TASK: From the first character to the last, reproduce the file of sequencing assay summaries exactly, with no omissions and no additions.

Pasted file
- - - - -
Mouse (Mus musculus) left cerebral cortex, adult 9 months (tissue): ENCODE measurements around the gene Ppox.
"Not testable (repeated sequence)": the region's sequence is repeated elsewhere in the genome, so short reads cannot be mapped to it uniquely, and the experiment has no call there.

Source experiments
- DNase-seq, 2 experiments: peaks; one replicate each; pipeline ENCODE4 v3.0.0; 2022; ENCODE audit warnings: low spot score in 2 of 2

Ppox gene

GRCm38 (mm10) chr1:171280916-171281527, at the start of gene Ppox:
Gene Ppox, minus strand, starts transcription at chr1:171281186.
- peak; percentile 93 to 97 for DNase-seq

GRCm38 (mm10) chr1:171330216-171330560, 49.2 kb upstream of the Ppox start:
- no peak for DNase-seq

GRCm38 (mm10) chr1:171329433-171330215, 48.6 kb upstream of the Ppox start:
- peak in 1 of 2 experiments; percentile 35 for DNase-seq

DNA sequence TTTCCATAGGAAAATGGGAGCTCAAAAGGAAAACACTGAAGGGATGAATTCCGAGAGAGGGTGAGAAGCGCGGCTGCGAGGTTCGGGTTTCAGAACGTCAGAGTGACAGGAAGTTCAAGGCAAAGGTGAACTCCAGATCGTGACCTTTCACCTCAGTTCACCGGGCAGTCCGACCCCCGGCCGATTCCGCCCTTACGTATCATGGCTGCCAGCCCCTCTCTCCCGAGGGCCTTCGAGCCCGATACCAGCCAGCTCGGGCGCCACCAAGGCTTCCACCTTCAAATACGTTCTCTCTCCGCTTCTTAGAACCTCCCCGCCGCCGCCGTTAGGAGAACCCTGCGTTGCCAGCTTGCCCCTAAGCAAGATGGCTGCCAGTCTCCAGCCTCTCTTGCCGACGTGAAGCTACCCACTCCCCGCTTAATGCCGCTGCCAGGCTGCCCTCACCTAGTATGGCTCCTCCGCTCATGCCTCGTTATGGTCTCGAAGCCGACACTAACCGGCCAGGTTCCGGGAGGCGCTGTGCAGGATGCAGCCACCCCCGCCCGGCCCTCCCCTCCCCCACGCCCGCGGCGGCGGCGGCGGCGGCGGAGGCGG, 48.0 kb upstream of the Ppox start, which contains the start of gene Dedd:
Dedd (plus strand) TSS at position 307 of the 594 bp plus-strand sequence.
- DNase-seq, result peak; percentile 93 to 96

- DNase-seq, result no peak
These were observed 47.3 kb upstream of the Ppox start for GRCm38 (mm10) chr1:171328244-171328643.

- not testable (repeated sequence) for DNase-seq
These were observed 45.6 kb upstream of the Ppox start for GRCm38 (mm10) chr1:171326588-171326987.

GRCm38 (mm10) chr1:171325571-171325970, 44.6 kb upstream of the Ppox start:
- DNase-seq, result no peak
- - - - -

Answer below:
Mouse (Mus musculus) left cerebral cortex, adult 9 months (tissue): ENCODE measurements around the gene Ppox.
"Not testable (repeated sequence)": the region's sequence is repeated elsewhere in the genome, so short reads cannot be mapped to it uniquely, and the experiment has no call there.

Source experiments
- DNase-seq, 2 experiments: peaks; one replicate each; pipeline ENCODE4 v3.0.0; 2022; ENCODE audit warnings: low spot score in 2 of 2

Ppox gene

GRCm38 (mm10) chr1:171280916-171281527, at the start of gene Ppox:
Gene Ppox, minus strand, starts transcription at chr1:171281186.
- peak; percentile 93 to 97 for DNase-seq

GRCm38 (mm10) chr1:171330216-171330560, 49.2 kb upstream of the Ppox start:
- no peak for DNase-seq

GRCm38 (mm10) chr1:171329433-171330215, 48.6 kb upstream of the Ppox start:
- peak in 1 of 2 experiments; percentile 35 for DNase-seq

DNA sequence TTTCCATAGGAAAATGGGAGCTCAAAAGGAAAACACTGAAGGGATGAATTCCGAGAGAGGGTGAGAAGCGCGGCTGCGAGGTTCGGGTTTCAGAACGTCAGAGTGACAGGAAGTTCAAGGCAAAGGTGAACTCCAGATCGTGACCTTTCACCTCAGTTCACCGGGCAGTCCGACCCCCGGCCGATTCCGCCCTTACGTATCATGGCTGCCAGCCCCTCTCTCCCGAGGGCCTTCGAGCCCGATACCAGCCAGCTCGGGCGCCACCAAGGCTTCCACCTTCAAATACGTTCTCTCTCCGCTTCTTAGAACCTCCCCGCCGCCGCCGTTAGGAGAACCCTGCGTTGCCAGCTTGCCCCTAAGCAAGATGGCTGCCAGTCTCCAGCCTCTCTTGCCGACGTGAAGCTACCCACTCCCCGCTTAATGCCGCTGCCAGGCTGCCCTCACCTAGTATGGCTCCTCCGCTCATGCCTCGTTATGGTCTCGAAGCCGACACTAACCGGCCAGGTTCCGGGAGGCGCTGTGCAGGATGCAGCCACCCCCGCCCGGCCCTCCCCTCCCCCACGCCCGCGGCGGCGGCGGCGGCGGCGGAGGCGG, 48.0 kb upstream of the Ppox start, which contains the start of gene Dedd:
Dedd (plus strand) TSS at position 307 of the 594 bp plus-strand sequence.
- DNase-seq, result peak; percentile 93 to 96

- DNase-seq, result no peak
These were observed 47.3 kb upstream of the Ppox start for GRCm38 (mm10) chr1:171328244-171328643.

- not testable (repeated sequence) for DNase-seq
These were observed 45.6 kb upstream of the Ppox start for GRCm38 (mm10) chr1:171326588-171326987.

GRCm38 (mm10) chr1:171325571-171325970, 44.6 kb upstream of the Ppox start:
- DNase-seq, result no peak